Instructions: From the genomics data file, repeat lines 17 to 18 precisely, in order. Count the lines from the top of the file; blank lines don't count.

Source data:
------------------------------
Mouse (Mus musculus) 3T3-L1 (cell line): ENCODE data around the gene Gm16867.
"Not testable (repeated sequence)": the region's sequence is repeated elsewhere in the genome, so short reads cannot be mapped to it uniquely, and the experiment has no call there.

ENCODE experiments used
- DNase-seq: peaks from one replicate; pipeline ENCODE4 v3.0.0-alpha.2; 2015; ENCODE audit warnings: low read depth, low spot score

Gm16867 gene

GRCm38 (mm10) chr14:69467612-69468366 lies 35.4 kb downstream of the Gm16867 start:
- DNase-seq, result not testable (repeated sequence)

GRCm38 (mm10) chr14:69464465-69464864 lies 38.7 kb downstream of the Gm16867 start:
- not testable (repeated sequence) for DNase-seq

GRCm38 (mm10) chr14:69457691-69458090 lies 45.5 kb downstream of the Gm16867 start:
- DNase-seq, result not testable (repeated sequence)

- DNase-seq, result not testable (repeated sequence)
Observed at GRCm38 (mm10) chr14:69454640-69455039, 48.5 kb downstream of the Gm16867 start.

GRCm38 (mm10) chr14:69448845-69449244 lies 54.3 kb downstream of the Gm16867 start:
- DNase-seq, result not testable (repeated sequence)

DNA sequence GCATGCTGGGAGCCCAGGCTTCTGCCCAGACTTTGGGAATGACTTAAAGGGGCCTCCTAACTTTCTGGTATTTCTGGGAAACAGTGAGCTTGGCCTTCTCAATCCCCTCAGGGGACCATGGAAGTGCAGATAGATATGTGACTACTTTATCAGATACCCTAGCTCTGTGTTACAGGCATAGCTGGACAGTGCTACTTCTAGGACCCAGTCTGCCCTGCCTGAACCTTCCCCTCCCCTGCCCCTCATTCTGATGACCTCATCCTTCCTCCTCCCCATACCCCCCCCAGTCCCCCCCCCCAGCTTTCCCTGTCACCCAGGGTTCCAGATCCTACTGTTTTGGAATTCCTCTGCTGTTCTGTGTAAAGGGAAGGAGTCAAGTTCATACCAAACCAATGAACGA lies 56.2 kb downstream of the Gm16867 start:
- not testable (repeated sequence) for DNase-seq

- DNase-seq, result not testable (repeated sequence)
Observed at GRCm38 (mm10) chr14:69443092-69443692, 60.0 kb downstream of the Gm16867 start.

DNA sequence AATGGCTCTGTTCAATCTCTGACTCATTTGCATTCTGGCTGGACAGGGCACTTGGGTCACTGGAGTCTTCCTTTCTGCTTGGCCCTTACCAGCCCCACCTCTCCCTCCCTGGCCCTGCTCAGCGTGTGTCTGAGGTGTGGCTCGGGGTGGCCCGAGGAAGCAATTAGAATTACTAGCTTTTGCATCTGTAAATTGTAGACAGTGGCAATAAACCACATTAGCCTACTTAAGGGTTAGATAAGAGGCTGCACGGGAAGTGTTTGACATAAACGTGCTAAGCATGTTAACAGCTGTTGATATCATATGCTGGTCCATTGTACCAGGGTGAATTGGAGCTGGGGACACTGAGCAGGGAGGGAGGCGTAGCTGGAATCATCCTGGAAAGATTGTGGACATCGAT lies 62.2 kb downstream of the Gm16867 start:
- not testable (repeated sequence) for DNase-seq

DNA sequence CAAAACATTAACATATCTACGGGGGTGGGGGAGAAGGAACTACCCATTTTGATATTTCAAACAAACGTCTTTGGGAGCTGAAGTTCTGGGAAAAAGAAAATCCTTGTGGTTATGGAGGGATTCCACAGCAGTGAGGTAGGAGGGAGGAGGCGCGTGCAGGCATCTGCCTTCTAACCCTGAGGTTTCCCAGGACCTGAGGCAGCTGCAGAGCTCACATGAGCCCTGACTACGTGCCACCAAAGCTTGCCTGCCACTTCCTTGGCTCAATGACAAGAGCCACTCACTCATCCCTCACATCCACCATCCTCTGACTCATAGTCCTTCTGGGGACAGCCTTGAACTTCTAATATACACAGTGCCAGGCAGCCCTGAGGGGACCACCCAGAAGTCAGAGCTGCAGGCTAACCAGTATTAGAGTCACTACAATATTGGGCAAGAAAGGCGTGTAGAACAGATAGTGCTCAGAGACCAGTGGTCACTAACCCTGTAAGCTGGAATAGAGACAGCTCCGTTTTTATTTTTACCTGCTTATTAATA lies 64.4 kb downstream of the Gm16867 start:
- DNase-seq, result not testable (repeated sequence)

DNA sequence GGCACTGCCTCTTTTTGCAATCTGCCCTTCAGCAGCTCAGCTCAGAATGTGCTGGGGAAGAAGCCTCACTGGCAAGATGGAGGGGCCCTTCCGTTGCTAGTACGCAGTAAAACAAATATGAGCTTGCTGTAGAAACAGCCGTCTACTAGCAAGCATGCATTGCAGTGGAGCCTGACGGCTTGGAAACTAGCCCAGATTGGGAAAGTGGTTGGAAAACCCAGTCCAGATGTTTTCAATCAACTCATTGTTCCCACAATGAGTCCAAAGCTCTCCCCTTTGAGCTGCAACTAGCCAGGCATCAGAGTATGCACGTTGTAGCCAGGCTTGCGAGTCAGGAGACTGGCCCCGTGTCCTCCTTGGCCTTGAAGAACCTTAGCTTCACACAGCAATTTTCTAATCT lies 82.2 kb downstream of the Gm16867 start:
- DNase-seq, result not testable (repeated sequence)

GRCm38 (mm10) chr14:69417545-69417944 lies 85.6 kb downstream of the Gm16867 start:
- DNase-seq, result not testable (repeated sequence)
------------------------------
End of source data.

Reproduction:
- not testable (repeated sequence) for DNase-seq

- DNase-seq, result not testable (repeated sequence)